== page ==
by Simone McConnie
How playing cricket impacts on the feet
As with any sport involving running, repetitious actions can lead to stresses of all kinds. There are forces of high impact on the structures of the feet – the toes, ankles, muscles, ligaments, tendons and the bones that support the feet. These forces can be two to three times our body weight so it is easy to appreciate the damage that can be done. Other stresses may be a result of ill-fitting shoes and socks.
Potential problems and when to seek the help of a podiatrist
Lower back pain
Pain in the lower back may be an indication of improper gait during actions like bowling, or of structural limitations such as limb length discrepancies (one leg longer than the other).
Pain in the toes
- Black and blue under the nail (subungal haematoma) may be a result of an inappropriate fitting shoe; it is not uncommon to cut a hole in the toe box area, but this is not recommended as it changes the mechanism/function of the shoe and may result in other problems
- Yellow/green nails: may occur naturally or if a nail is partially lifted during a game and, if untreated, can result in unwanted bacterial and fungal growth leading to a fungal nail infection
- Paraonychia: redness and swelling at the side of the toe mostly seen on big toes
- Ingrowning toenails: redness and swelling at the side of the toes sometimes accompanied by discharges
Pain in the bottom of the foot (arch area)
- Plantar fasciitis is very common. The pain can be mild to severe and is likened to a feeling of tearing under the skin in the arch while standing. It is usually noticeable in the mornings after rest, but sometimes it can be worse after a game or training session and may or may not involve discomfort in the heels.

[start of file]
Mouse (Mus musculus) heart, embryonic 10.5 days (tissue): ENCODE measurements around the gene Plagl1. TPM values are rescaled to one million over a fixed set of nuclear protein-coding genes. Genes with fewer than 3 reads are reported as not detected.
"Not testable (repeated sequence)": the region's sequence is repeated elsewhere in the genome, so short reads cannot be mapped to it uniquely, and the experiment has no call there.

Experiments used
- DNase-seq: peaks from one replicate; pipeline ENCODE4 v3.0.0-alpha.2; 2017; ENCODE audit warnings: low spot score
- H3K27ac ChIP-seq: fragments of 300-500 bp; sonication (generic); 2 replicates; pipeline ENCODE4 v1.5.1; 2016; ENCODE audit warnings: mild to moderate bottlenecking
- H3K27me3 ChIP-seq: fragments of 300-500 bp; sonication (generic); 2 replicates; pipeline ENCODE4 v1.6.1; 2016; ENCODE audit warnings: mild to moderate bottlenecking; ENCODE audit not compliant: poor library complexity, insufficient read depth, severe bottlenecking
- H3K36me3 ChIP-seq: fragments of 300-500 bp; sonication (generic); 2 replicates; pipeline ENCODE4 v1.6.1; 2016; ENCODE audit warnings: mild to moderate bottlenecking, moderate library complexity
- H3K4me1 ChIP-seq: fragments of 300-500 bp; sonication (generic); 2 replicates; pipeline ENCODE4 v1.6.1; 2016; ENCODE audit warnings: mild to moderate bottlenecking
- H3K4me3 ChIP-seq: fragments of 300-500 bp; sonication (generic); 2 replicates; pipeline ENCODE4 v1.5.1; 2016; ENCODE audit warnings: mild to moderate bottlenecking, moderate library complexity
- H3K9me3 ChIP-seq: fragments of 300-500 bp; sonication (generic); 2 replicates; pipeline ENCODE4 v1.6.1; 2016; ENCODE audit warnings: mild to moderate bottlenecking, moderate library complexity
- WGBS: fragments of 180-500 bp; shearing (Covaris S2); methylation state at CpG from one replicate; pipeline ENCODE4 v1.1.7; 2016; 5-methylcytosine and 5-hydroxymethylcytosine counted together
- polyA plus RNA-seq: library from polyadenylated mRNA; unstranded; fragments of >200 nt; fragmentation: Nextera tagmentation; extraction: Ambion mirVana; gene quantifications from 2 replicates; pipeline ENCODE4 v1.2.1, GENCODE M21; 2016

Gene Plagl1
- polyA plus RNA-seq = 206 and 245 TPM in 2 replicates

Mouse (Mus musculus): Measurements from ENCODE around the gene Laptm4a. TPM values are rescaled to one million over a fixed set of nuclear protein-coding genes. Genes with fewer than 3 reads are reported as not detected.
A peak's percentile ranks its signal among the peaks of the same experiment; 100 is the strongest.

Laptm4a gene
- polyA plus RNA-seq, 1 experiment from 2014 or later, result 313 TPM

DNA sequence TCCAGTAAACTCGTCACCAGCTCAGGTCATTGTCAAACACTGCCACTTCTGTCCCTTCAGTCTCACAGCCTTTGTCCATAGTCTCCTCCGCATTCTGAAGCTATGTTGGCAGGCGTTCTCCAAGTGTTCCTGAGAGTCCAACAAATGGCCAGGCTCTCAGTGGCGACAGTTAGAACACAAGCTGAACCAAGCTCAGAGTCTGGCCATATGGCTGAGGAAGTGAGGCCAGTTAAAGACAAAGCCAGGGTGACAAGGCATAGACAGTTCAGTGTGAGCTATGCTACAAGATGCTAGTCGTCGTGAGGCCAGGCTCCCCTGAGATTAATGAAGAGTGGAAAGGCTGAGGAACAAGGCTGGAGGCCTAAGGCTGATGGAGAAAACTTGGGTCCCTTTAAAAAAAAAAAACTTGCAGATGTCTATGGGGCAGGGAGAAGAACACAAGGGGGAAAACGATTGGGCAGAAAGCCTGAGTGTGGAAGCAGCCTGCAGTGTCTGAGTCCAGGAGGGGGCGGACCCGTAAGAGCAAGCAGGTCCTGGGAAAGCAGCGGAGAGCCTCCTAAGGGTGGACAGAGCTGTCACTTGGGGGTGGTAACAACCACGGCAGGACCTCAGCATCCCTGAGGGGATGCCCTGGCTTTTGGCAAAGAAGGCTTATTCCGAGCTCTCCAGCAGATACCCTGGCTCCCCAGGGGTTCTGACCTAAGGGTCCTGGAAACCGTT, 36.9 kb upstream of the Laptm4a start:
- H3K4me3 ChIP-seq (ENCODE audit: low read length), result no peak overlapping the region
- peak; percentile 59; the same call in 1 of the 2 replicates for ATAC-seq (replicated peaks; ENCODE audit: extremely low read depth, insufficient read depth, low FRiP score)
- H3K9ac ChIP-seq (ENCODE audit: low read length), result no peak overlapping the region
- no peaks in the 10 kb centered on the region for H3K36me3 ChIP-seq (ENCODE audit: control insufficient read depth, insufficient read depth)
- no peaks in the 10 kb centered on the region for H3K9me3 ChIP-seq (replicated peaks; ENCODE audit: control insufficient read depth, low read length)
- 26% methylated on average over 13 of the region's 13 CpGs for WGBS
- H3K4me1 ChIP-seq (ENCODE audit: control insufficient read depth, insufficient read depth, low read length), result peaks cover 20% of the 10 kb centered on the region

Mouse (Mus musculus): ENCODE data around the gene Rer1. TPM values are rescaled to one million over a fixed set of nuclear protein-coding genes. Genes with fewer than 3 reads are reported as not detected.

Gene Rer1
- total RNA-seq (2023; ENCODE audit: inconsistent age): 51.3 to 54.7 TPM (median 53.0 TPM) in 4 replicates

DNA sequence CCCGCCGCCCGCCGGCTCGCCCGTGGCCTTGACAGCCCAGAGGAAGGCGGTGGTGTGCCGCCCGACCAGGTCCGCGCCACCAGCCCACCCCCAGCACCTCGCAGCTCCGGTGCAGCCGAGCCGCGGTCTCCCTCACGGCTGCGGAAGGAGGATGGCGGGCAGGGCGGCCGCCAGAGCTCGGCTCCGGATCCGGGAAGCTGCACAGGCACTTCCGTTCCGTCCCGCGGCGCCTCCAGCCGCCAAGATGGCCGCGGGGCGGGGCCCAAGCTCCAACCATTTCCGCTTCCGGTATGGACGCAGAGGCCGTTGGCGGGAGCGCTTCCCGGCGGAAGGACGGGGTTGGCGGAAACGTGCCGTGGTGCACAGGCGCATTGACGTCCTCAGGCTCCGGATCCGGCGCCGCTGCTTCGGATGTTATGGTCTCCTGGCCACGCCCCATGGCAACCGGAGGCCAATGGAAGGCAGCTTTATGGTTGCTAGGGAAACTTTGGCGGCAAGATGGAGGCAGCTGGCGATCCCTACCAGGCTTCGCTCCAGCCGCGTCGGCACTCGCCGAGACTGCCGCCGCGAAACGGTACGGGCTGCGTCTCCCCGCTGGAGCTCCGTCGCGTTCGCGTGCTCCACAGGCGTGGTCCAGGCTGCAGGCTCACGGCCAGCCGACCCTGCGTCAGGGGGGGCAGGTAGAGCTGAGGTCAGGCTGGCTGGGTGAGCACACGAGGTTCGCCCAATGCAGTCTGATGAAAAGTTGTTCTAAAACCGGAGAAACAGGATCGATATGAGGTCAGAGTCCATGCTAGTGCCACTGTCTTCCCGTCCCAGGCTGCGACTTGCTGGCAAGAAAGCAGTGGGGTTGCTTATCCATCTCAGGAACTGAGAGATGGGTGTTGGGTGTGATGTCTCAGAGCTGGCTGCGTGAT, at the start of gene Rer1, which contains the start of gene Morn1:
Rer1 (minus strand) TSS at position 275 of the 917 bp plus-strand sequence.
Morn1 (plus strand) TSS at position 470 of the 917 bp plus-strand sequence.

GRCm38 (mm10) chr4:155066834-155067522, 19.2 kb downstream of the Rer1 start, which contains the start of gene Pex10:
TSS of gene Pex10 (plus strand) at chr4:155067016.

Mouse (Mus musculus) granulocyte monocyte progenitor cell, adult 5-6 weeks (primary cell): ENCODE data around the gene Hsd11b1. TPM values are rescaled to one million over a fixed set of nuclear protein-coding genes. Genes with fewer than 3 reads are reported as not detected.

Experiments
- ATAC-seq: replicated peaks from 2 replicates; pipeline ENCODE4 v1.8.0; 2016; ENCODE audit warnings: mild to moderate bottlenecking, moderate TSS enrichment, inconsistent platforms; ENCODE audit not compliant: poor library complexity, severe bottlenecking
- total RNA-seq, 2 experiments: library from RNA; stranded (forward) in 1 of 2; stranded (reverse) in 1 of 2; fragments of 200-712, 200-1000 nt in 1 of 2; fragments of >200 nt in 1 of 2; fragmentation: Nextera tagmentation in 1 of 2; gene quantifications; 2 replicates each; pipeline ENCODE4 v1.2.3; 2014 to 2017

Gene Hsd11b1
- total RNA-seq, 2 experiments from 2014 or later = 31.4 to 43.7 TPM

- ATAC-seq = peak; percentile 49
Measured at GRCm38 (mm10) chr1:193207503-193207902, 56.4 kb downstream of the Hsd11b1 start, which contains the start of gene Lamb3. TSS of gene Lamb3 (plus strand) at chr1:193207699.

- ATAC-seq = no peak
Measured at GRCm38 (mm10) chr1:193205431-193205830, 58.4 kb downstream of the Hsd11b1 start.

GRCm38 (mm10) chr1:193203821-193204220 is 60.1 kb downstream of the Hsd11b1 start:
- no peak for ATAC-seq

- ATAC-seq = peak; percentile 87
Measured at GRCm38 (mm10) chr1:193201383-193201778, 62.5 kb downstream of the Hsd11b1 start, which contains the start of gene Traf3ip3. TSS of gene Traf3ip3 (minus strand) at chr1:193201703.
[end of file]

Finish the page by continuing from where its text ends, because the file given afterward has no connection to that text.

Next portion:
- Retro calcaneal tendonitis is pain at the back of the heel area and may radiate up the back of the leg a little, but not as far up as the calf.
Pain in the heel
Heel pain is sometimes accompanied by arch pain but can also occur in isolation. The pain is usually noted in the heel area on standing after rest and sometimes only noticed after playing. This can be as a result of over use, poor biomechanics or due to the equipment not functioning correctly or being too worn to function properly, such as a spike protruding in the sole of the shoe.
Pain to the side of the foot near the outside of the ankle
This problem may be due to rubbing from inside the shoe, inappropriate shoe fitting or poor landing during the delivery of the ball while bowling.
Other problems affecting the foot can be related to hard skin on the soles of the feet called calluses, or corns and verrucae. These usually present with soreness over bony areas under the foot due to badly fitting footwear. It is important to remember that when areas of hard skin are identified, consultation with a podiatrist is essential as it can be easily misdiagnosed to the untrained eye. If it is a verruca the treatment is different and needs immediate attention.Verrucas are caused by a virus that gets into the skin and causes a lesion looking like a corn. However, they are contagious and can be spread so be careful when using communal showers. Custom orthotics maybe required to assist with the management or treatment of some of these problems, consult a podiatrist for advice.
Five top tips
Good foot care is essential to maintaining healthy feet for the game:
- Change sockes in between games to avoid the friction incurred by wet socks and bacterial accumulation
- Wash, dry and trim toenails regularly and use a light moisturising cream on your feet.
- Make sure your foot wear is not too tight, you should be able to wiggle your toes.
- Check inner soles regularly for any excess wear that can cause damage to feet.
- Seek professional help for pain, structural anomolies or other symptoms sooner rather than later.